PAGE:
Monday night I was able to take out the imaging telescope for the first time this year, after spots of bad weather and poor conditions the last few weeks. Fortunately, conditions were pretty good and I was able to get several images, including the following image of the charming collection of galaxies known as the Leo Triplet.
The two galaxies near the top were spotted by Charles Messier in 1780, and bear the Messier numbers 65 (left) and 66 (right) respectively. The bottom galaxy was faint enough to elude his small telescope and was discovered instead by Sir William Herschel (who also discovered the planet Uranus) in 1784. It has the NGC number 3628. These three galaxies form what is believed to be a physical group at a distance of about 35 million light-years.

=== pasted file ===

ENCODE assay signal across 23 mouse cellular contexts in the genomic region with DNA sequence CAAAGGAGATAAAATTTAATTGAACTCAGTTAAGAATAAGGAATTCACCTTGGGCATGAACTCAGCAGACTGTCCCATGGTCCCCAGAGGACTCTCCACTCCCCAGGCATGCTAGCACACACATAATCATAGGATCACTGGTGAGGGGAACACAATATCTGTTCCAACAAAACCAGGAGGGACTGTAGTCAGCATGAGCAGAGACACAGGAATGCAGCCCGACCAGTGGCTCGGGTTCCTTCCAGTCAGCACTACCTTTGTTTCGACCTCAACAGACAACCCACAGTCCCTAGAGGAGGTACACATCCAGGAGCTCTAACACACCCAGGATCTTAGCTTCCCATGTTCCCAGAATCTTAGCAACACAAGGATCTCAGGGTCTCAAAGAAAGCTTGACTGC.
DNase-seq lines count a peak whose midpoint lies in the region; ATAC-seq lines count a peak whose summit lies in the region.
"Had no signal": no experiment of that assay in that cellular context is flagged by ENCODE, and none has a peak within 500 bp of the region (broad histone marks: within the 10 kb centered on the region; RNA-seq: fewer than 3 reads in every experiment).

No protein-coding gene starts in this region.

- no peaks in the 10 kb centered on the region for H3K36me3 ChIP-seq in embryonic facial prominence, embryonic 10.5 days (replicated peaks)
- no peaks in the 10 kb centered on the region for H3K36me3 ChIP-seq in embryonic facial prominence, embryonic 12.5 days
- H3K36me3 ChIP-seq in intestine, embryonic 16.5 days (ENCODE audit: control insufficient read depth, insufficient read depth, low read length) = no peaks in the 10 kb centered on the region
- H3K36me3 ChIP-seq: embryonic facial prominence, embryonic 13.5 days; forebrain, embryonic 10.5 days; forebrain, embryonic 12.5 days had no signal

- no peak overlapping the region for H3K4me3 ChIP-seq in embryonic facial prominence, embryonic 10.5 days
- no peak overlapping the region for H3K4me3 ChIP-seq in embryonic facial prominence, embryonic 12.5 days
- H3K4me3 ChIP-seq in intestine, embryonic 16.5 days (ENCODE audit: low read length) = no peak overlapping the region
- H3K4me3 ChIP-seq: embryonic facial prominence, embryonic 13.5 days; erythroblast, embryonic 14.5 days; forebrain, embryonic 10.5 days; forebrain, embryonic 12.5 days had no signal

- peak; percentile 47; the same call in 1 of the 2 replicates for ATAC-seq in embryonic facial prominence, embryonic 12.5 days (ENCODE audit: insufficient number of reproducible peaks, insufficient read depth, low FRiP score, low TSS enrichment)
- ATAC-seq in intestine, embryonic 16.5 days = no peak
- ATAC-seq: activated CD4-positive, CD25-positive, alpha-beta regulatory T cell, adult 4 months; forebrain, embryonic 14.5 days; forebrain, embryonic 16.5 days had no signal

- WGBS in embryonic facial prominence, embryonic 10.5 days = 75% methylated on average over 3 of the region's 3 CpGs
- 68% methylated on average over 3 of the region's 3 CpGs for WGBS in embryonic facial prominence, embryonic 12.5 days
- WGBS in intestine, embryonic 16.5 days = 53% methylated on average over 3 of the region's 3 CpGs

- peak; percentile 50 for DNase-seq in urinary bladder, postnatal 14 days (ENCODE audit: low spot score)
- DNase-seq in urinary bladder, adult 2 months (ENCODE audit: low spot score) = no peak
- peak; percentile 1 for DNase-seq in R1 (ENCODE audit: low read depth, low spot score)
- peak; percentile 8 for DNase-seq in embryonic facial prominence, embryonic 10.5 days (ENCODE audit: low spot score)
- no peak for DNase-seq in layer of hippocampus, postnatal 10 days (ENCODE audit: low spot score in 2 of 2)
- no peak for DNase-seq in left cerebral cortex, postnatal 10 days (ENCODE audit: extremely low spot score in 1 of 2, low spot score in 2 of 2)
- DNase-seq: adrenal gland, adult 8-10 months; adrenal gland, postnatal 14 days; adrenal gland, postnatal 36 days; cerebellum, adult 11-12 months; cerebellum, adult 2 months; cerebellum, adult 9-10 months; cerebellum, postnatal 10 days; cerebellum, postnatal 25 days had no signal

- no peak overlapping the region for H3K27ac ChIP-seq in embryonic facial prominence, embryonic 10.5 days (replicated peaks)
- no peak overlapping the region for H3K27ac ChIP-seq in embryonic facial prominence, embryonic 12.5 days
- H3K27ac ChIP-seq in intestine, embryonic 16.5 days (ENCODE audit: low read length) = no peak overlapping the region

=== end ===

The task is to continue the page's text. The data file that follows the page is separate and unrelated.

Each of the three galaxies is roughly the size of our own Milky Way galaxy, and it seems likely that some or all of them have had close gravitational interactions in the past. M66 in particular appears to show signs of gravitational disturbance, visible in the slightly distorted shape of the top spiral arm in this image. It's a bit harder to tell with the other two, lying nearly edge-on to us as they do, although you can kind of make out that the dust lane running across NGC 3628 is bent, tell-tale evidence of past (and ongoing) interaction.
All three galaxies show pretty nice dust lanes, really, whether they're edge-on or more face-on to us.